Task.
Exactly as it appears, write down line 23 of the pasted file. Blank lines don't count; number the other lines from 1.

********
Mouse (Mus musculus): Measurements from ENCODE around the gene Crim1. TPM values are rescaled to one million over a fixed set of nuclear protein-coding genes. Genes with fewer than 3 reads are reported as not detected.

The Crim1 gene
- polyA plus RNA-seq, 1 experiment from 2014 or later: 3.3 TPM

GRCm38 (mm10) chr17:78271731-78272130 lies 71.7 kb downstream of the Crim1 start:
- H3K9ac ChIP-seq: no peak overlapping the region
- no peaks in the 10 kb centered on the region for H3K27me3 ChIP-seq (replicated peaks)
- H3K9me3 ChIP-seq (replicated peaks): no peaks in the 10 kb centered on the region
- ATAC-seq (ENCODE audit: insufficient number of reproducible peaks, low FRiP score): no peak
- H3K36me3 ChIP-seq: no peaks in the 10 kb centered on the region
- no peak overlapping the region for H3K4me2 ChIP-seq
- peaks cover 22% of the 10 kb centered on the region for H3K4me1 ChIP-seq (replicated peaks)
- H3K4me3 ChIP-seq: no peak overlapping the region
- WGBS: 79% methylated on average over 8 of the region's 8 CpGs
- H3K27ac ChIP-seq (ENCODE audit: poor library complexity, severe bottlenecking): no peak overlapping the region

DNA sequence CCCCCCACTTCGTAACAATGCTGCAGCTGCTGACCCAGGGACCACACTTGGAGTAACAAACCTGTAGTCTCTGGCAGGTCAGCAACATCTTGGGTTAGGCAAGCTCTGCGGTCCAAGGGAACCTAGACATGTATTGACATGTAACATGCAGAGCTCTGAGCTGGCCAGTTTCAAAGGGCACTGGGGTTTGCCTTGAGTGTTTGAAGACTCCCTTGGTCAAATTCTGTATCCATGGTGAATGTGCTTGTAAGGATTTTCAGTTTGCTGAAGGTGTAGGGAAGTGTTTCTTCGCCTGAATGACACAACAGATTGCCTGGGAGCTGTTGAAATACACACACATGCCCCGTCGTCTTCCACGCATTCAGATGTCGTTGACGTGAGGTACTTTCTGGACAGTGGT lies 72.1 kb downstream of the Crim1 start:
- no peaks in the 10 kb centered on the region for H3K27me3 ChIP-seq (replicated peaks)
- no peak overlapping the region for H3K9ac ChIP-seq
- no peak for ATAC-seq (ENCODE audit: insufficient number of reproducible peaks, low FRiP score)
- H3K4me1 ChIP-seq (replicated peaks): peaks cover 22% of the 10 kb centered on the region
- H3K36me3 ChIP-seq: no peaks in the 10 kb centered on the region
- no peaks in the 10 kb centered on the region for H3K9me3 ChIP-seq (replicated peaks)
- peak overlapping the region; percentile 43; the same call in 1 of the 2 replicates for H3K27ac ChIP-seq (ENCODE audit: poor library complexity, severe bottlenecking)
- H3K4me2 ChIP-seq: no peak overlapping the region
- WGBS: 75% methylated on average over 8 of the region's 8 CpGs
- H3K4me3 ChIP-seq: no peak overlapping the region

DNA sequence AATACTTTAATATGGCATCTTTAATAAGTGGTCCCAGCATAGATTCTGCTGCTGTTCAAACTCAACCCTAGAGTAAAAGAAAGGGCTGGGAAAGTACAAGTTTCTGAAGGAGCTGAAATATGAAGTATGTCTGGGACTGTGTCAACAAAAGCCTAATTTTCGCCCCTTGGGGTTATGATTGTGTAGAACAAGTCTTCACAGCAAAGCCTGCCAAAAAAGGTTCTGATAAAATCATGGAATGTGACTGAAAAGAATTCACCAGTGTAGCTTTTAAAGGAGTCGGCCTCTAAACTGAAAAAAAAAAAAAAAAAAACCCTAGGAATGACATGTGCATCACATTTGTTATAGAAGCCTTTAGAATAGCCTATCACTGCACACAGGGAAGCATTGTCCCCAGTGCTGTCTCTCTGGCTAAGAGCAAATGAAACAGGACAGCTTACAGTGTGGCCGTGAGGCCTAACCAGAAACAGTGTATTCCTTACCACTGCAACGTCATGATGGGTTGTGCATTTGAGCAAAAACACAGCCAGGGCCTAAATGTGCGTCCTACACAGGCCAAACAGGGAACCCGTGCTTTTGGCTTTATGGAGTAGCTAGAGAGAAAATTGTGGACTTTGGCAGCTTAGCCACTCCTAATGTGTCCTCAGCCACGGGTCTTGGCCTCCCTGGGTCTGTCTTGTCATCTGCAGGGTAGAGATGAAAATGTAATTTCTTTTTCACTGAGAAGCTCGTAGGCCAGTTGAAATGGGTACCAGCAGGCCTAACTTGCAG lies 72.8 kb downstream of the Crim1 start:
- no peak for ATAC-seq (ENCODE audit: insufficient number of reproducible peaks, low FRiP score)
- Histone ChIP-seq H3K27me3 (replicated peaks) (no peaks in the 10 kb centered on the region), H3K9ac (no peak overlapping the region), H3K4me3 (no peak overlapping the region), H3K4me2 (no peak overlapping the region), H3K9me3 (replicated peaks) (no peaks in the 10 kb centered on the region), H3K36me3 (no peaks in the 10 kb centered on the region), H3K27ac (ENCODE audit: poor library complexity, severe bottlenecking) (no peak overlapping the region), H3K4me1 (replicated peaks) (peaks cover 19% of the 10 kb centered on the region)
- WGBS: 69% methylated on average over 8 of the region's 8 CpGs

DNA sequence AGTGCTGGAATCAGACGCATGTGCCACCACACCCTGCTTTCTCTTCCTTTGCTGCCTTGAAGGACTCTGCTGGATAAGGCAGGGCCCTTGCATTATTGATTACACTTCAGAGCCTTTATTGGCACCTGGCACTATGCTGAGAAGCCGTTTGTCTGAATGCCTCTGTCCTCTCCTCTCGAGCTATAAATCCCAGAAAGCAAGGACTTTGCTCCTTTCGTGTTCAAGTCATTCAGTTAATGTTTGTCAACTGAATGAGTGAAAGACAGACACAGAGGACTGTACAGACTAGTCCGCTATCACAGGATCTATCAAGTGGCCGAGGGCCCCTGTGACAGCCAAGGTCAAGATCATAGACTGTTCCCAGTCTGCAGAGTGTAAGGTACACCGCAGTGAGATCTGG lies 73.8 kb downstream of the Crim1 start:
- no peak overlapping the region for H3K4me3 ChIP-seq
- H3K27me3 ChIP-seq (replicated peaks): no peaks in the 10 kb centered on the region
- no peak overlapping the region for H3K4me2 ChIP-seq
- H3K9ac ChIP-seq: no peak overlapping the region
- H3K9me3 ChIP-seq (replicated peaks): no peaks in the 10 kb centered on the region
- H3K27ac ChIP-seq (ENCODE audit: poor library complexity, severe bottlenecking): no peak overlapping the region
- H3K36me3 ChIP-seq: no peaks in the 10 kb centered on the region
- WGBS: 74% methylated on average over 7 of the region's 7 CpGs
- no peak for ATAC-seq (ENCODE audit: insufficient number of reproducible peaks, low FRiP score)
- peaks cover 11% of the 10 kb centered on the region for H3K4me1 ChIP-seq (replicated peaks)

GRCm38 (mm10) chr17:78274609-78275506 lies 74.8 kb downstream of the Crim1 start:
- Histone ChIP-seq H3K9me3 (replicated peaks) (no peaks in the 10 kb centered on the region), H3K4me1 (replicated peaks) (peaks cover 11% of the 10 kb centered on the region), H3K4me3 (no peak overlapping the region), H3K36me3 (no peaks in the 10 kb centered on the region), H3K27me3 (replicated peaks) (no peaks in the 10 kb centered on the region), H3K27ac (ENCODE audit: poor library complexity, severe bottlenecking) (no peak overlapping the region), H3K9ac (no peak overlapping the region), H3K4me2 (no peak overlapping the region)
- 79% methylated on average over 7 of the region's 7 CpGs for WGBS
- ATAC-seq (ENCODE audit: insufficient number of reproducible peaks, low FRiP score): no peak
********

- H3K4me2 ChIP-seq: no peak overlapping the region